Jungle Cruise offers giggles, followed by Technicolor yawn
Movie Review: Jungle Cruise
Dwayne Johnson's rock solid presence anchors Jungle Cruise, and drags it down the river, in Jaume Collet-Serra's attempt to copy the success of Pirates of the Caribbean that loots all the right booty, but gets lost in a familiar landscape.
The Hollars cried out for Krasinski
Film: Sundance Film Festival
The veteran star of The Office says becoming a father brought new meaning to Jim Strouse's tragic-comedy about a dysfunctional family struggling to connect
By Katherine Monk
PARK CITY, UT — The closing night moment bordered on awkward. Sundance Film Festival director John Cooper celebrated the fact he wouldn’t have to introduce any more films at this year’s festival, and in the next breath, introduced the world premiere of John Krasinksi’s The Hollars.
The veteran star of The Office and Michael Bay’s 13 Hours looked a little surprised at the suggestion of duress, but took it all in stride as he thanked Sundance for the incredible privilege of unveiling his sophomore effort on Sundance’s final night of premieres.
“Sundance was always the goal,” said Krasinski to a sold-out crowd at Park City's Eccles theatre Friday. Originally attached to the script as the star, Krasinski said he took on actor-director duties because he was ...
Top Ten 2015: Women land box-office blows for a surprise win
Movies: Top Ten 2015
Women stormed the box-office with raw power and profound emotional insight, overcoming Hollywood's institutional misogyny
By Katherine Monk
Let’s hear it for the girls. Though the year started slowly with just a handful of bright moments on what seemed to be a rather bleak horizon — from a pruny soak in a Hot Tub Time Machine and a disappointing date with The Avengers — 2015 ended up celebrating the fair sex in surprise fashion, starting with Mad Max’s furious females lead by Charlize Theron. The movie was kicked from the ticket wicket by Elizabeth Banks’s Pitch Perfect chorus, but there was still plenty of room for revision as Melissa McCarthy took on the spy genre and Amy Poehler and Phyllis Smith deconstructed the adolescent female psyche in Inside Out. James Bond lost a bit of box-office mojo with Spectre – pulling in $196 million domestically, compared to Skyfall’s $304 million – but while Hollywood expressed concern over a grim ...
TIFF report: So far, so exciting
It’s easy to find things to love at the Toronto film festival, especially if you let Alfred Hitchcock be your guide through the movie magic, writes Jay Stone
By Jay Stone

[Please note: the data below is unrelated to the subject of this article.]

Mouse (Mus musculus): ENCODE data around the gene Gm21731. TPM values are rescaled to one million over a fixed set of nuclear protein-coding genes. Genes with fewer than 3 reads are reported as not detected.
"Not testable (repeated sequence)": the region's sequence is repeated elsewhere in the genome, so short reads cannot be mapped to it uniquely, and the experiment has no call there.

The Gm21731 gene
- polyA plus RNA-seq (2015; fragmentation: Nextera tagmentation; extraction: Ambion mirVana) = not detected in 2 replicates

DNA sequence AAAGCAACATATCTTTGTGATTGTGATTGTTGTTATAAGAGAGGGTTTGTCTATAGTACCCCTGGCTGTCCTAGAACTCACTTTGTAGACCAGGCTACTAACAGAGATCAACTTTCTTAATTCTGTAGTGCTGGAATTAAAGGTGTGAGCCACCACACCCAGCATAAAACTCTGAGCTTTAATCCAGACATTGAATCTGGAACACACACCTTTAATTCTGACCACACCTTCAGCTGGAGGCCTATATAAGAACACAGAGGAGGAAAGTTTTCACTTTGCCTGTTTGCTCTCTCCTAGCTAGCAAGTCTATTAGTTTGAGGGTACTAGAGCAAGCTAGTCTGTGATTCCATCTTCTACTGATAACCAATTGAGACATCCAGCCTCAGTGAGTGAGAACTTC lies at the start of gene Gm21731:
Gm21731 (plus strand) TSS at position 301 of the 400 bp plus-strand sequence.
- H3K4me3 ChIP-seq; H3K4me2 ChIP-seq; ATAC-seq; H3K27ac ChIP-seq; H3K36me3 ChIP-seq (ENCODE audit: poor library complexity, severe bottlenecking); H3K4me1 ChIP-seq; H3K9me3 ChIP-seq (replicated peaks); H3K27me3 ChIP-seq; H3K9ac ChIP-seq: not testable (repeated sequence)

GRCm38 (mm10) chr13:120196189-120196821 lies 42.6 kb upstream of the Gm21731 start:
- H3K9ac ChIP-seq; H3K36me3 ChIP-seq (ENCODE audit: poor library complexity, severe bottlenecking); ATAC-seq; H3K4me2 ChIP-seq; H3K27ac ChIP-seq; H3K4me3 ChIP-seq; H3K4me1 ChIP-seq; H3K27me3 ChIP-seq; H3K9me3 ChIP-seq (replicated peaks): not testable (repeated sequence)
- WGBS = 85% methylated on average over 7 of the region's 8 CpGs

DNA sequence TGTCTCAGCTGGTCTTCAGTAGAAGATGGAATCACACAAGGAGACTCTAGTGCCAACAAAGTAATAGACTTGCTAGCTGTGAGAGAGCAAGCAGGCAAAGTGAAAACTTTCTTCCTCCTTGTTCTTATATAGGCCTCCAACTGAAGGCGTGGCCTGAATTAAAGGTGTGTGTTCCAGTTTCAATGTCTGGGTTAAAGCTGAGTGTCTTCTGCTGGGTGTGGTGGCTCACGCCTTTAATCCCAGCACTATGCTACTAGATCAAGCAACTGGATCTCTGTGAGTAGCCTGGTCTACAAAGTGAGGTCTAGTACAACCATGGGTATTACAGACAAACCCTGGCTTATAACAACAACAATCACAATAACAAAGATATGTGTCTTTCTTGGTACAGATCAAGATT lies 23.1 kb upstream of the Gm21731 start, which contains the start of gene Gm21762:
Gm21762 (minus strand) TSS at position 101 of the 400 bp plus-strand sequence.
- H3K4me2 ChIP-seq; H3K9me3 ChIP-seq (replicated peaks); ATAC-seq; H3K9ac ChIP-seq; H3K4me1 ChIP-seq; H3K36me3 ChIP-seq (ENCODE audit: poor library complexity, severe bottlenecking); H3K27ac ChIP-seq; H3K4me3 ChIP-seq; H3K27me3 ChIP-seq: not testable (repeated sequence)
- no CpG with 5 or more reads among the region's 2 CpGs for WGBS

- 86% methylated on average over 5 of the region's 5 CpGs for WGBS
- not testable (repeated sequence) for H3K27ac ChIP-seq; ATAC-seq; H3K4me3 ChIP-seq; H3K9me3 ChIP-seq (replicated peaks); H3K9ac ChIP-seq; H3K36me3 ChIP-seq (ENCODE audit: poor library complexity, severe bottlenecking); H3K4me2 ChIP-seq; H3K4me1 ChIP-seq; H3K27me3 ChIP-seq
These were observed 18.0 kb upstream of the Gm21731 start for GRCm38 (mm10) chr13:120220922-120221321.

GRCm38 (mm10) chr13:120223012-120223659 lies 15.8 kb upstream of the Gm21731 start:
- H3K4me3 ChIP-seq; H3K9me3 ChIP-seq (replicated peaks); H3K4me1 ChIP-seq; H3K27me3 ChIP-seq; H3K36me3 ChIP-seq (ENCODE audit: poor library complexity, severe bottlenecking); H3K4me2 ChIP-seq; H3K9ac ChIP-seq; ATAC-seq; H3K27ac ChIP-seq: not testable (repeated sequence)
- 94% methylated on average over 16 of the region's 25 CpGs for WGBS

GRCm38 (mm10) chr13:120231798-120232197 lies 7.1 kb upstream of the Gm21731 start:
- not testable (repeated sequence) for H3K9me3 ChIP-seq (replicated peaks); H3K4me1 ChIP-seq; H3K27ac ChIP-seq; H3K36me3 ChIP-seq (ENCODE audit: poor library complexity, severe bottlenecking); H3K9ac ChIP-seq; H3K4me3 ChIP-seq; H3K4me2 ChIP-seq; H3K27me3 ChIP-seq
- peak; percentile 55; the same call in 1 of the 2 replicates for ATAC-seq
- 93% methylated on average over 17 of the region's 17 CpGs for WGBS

TORONTO — On the sidewalk of John Street, just around the corner from the theatre where most of the Toronto International Film Festival movies are screened, someone has stenciled the instruction, “Find out what you love and let it kill you.”
It’s a line from Charles Bukowski — who found out that he loved alcohol, then died of it, thus proving the authenticity of his advice, if not the wisdom — and it’s an ideal motto for TIFF, where, if you’re not done in by the pace of the films or the parties, you’re also tempted by the unlimited free doughnuts in the hospitality suite of EOne, the distributor that runs a must-visit salon on a high floor of the nearby Intercontinental Hotel.
Mmmm. Doughnuts. I mean, Movies.
It’s also ...
Can TIFF ride to box-office rescue?
With 2015 shaping up to be one of the worst box-office years on record, film industry types are desperately hoping this year's Toronto International Film Festival manifests a movie messiah. The Ex-Press takes a look at the top contenders.
By Katherine Monk
September 10, 2015 TORONTO — The truth fades quickly in the pop and hiss of paparazzi flashes, but it sits here nonetheless, a little lump lying under the red carpet: 2015 could turn out to be the worst year at the box-office in adjusted dollar-history.
Sure, J.J. Abrams will awaken the force, James Bond will rise with Spectre and the ever-hungry Katniss Everdeen will no doubt slaughter as the calendar year draws to a close, but as the Toronto International Film Festival kicks off today with the gala world premiere of Jean-Marc Vallée’s eerily titled Demolition, the big question is: Can TIFF ride to the rescue and resuscitate the public’s interest in “cinema” — movies that don’t have ...